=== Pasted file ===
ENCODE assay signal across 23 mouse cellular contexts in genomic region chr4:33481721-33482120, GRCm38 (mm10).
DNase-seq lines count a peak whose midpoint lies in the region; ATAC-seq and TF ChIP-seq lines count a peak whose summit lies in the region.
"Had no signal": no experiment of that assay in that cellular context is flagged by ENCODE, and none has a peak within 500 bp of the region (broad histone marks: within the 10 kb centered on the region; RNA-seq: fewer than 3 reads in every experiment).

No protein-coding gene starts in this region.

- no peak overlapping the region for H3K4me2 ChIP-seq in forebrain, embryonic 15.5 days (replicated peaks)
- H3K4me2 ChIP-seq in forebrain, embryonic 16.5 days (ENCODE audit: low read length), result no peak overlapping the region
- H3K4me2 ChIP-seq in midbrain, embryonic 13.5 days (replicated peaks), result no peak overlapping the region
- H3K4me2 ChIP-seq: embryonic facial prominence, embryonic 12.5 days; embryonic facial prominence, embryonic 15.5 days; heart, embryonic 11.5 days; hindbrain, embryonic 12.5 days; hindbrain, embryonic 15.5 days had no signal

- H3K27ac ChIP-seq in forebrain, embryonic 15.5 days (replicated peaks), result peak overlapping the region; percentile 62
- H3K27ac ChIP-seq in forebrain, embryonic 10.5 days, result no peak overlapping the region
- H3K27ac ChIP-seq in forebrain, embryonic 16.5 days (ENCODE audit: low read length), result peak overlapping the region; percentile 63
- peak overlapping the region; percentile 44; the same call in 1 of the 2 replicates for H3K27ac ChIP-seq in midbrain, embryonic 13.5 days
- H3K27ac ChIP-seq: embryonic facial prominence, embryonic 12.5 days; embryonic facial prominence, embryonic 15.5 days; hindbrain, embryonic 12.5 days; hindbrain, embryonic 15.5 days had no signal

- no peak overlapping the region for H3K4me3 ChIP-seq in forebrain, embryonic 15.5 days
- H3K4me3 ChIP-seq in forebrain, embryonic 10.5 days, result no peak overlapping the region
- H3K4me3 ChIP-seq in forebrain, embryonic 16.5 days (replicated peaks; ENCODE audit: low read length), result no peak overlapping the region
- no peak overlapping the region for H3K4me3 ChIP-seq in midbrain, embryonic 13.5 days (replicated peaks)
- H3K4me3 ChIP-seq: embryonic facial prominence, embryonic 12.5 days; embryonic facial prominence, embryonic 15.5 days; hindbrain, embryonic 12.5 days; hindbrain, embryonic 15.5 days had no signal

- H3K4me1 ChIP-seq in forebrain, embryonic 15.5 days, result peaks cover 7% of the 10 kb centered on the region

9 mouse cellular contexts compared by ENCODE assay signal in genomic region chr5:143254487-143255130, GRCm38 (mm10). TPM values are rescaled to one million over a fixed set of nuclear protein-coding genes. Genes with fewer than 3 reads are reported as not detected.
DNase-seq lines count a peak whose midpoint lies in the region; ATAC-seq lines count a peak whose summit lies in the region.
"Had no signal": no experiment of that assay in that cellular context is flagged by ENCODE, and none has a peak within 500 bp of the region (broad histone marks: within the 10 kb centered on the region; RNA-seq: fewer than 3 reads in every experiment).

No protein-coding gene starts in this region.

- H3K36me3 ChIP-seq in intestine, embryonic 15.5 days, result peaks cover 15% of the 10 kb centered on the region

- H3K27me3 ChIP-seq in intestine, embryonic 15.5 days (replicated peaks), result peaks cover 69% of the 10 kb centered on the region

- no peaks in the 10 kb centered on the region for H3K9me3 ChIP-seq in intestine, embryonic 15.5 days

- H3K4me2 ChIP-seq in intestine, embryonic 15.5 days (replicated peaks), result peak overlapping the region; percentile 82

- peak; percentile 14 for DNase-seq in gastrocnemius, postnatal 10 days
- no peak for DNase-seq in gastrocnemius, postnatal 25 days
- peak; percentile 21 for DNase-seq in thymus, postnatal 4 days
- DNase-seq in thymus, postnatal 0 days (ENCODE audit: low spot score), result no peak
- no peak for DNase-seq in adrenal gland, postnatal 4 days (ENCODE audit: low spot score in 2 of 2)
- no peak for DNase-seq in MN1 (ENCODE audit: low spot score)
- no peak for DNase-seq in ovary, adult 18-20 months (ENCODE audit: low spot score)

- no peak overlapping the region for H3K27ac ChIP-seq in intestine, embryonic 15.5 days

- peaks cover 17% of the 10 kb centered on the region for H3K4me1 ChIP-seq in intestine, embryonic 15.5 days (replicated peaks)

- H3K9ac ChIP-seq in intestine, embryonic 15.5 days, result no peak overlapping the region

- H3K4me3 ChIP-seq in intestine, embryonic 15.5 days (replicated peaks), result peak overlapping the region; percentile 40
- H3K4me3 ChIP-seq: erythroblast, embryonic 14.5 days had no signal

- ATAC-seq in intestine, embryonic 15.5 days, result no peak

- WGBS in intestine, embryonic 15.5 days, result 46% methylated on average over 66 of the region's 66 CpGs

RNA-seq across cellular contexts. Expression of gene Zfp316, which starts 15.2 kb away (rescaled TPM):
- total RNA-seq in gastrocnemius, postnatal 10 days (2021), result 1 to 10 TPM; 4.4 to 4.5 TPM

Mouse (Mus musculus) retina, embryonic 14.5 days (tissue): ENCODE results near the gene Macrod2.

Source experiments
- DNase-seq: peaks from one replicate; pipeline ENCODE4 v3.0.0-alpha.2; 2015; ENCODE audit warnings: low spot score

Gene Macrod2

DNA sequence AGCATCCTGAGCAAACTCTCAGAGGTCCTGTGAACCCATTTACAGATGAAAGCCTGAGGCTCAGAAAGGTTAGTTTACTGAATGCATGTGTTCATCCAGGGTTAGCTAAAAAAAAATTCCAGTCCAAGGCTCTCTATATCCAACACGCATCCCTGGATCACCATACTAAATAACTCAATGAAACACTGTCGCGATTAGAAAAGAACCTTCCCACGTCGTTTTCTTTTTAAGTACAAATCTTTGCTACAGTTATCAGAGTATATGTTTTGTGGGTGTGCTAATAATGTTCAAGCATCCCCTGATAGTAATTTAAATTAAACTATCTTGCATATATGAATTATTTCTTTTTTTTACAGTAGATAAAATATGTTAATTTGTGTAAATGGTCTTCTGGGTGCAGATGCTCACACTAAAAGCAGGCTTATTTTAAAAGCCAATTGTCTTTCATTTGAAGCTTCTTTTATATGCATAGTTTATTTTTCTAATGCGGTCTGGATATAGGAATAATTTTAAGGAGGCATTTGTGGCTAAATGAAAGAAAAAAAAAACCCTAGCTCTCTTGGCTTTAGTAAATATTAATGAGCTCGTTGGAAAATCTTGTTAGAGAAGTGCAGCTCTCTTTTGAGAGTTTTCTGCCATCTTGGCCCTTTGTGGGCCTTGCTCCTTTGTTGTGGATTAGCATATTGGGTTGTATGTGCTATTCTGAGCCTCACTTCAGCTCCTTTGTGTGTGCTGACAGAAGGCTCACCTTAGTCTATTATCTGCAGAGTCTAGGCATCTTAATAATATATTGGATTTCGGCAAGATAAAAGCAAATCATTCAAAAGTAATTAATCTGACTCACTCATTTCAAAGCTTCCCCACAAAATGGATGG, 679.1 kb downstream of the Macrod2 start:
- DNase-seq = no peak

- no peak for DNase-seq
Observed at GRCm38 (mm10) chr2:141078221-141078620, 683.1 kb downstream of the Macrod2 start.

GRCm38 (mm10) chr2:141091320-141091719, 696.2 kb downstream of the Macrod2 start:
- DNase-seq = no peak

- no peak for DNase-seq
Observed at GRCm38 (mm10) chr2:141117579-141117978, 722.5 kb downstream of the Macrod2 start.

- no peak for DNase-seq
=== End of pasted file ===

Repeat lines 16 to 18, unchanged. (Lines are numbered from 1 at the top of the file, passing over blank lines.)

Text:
- H3K4me3 ChIP-seq in forebrain, embryonic 16.5 days (replicated peaks; ENCODE audit: low read length), result no peak overlapping the region
- no peak overlapping the region for H3K4me3 ChIP-seq in midbrain, embryonic 13.5 days (replicated peaks)
- H3K4me3 ChIP-seq: embryonic facial prominence, embryonic 12.5 days; embryonic facial prominence, embryonic 15.5 days; hindbrain, embryonic 12.5 days; hindbrain, embryonic 15.5 days had no signal